The English Universities (volume 2: 1); From The German Of V. A. Huber

Paperback | January 6, 2012

byVictor Aimé Huber

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This historic book may have numerous typos, missing text, images, or index. Purchasers can download a free scanned copy of the original book (without typos) from the publisher. 1843. Not illustrated. Excerpt: ... as well as the other morbid matter, had found a nidus in the Church in the previous period; but each sort now became farther developed, both by its own vitality, and through the weakening of many influences which had before partially served as an antidote.* It was impossible even for excellent men to escape this impure contact, without altogether withdrawing from public life. If nobler natures contrived to idealize many things and thus imbue them with the colors of their own mind, yet it is the baser interests which always find their chief profit in such a state of affairs. Into how false a position it threw the Church; and how it crippled every effort after good; I cannot now more closely detail. But let us turn to the results wrought out by all the above upon the academic life. 203. General Results on the morale of the Universities. It will not cause surprise, that the rulers of the land now sought to make the Universities an organ for diffusing rather a moral influence than an intellectual cultivation. It was paramount, in their view, to propagate the right Church-and-State-principles. If, at the same time, scientific culture was attainable, they did not exclude it, so that it were * See note (45) at the end. Vol. H. D made secondary: but on such terms, learning could not really nourish. We must however inquire what was the approved orthodoxy of that day. First, we may presume, all that is indispensable to Christianity itself; but next and most especially, all that was of the Anglican Church, as contrasted with Nonconformity. So likewise as to academic discipline. It enjoined, first, all that Christian morality everywhere and always demands: next, a certain dignity, if not pomp, of outward appearance, suited to the essence and tendency of the Anglic...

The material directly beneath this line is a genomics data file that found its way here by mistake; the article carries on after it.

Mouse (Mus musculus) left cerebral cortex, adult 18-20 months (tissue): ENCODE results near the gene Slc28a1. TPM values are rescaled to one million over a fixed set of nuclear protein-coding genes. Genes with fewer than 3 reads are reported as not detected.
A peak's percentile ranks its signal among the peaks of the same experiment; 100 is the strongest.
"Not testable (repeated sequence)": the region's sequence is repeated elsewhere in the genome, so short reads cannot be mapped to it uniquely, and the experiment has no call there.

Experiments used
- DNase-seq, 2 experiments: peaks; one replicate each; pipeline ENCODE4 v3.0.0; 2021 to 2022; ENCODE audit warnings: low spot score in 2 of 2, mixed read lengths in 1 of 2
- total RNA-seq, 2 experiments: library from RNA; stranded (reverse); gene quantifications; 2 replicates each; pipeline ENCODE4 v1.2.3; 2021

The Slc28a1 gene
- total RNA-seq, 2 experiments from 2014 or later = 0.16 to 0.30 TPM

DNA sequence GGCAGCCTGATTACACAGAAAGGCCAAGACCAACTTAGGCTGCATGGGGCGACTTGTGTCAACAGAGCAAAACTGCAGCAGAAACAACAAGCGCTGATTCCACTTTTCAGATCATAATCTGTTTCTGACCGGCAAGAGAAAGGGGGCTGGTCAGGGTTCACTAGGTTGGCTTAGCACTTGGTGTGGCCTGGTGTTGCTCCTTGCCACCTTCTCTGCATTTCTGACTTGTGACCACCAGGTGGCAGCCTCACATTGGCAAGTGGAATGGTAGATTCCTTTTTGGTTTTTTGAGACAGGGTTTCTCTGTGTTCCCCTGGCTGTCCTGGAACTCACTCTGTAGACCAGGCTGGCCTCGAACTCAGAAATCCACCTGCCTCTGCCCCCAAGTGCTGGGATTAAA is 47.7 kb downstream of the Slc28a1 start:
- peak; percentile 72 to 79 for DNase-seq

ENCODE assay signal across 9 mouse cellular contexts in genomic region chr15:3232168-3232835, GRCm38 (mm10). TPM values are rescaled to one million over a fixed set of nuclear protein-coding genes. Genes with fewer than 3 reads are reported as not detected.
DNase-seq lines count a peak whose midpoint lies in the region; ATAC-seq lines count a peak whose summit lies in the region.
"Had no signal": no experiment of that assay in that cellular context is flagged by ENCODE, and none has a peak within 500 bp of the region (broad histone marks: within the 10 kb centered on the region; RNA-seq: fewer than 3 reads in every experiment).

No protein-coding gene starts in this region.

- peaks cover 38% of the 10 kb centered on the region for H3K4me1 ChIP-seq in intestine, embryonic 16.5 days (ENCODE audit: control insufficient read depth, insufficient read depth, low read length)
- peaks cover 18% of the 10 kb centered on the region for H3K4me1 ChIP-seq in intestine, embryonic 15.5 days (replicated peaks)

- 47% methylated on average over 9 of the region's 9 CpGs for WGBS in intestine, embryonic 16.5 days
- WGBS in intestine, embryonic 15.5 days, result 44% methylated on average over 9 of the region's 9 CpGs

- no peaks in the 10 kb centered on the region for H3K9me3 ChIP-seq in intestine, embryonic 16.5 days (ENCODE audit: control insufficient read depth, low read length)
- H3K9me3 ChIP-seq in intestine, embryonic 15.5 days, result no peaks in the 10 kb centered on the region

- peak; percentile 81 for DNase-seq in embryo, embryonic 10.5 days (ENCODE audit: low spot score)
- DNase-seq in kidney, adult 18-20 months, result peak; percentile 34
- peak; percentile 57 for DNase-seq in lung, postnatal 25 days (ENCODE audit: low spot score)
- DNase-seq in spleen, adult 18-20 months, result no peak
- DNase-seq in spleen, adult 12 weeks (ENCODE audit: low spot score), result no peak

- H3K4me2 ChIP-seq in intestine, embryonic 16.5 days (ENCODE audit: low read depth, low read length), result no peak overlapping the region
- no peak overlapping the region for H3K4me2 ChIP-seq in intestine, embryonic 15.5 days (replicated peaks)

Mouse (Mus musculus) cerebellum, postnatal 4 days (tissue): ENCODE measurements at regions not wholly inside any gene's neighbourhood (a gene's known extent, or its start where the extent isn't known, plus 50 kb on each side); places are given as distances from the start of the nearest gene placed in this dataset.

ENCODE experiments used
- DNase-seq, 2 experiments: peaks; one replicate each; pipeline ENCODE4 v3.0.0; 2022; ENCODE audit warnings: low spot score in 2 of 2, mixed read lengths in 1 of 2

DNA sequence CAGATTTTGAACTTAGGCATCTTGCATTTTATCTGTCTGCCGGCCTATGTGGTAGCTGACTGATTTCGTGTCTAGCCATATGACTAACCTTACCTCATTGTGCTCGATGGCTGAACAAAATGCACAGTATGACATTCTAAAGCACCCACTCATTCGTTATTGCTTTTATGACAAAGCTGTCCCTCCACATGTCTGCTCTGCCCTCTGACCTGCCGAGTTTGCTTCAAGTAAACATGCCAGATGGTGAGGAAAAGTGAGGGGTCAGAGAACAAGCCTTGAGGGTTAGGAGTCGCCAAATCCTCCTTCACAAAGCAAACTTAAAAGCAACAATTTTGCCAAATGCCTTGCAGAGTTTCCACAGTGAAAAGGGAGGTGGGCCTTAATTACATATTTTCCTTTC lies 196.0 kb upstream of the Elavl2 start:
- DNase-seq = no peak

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This historic book may have numerous typos, missing text, images, or index. Purchasers can download a free scanned copy of the original book (without typos) from the publisher. 1843. Not illustrated. Excerpt: ... as well as the other morbid matter, had found a nidus in the Church in the previous period; but each sort now became farther...

Format:PaperbackDimensions:106 pages, 9.69 × 7.44 × 0.22 inPublished:January 6, 2012Publisher:General Books LLCLanguage:English

The following ISBNs are associated with this title:

ISBN - 10:021707880X

ISBN - 13:9780217078801

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